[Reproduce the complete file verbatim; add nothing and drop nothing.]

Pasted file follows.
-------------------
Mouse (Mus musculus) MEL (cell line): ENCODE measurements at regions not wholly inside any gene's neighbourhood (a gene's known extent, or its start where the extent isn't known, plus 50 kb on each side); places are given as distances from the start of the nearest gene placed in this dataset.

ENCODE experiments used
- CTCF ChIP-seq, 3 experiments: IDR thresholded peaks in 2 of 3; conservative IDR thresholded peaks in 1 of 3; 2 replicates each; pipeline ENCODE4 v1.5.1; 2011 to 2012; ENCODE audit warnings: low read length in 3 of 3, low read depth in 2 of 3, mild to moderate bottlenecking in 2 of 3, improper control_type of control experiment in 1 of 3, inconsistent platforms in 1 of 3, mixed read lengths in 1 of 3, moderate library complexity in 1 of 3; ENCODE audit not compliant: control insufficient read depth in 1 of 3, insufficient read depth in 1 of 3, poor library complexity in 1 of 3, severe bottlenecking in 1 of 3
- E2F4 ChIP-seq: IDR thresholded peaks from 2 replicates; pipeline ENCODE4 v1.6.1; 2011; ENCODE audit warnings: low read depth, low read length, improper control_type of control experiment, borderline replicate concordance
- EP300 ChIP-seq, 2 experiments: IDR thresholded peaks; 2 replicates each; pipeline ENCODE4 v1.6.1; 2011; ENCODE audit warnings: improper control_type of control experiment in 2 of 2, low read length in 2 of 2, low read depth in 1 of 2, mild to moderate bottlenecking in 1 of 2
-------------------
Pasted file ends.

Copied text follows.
Mouse (Mus musculus) MEL (cell line): ENCODE measurements at regions not wholly inside any gene's neighbourhood (a gene's known extent, or its start where the extent isn't known, plus 50 kb on each side); places are given as distances from the start of the nearest gene placed in this dataset.

ENCODE experiments used
- CTCF ChIP-seq, 3 experiments: IDR thresholded peaks in 2 of 3; conservative IDR thresholded peaks in 1 of 3; 2 replicates each; pipeline ENCODE4 v1.5.1; 2011 to 2012; ENCODE audit warnings: low read length in 3 of 3, low read depth in 2 of 3, mild to moderate bottlenecking in 2 of 3, improper control_type of control experiment in 1 of 3, inconsistent platforms in 1 of 3, mixed read lengths in 1 of 3, moderate library complexity in 1 of 3; ENCODE audit not compliant: control insufficient read depth in 1 of 3, insufficient read depth in 1 of 3, poor library complexity in 1 of 3, severe bottlenecking in 1 of 3
- E2F4 ChIP-seq: IDR thresholded peaks from 2 replicates; pipeline ENCODE4 v1.6.1; 2011; ENCODE audit warnings: low read depth, low read length, improper control_type of control experiment, borderline replicate concordance
- EP300 ChIP-seq, 2 experiments: IDR thresholded peaks; 2 replicates each; pipeline ENCODE4 v1.6.1; 2011; ENCODE audit warnings: improper control_type of control experiment in 2 of 2, low read length in 2 of 2, low read depth in 1 of 2, mild to moderate bottlenecking in 1 of 2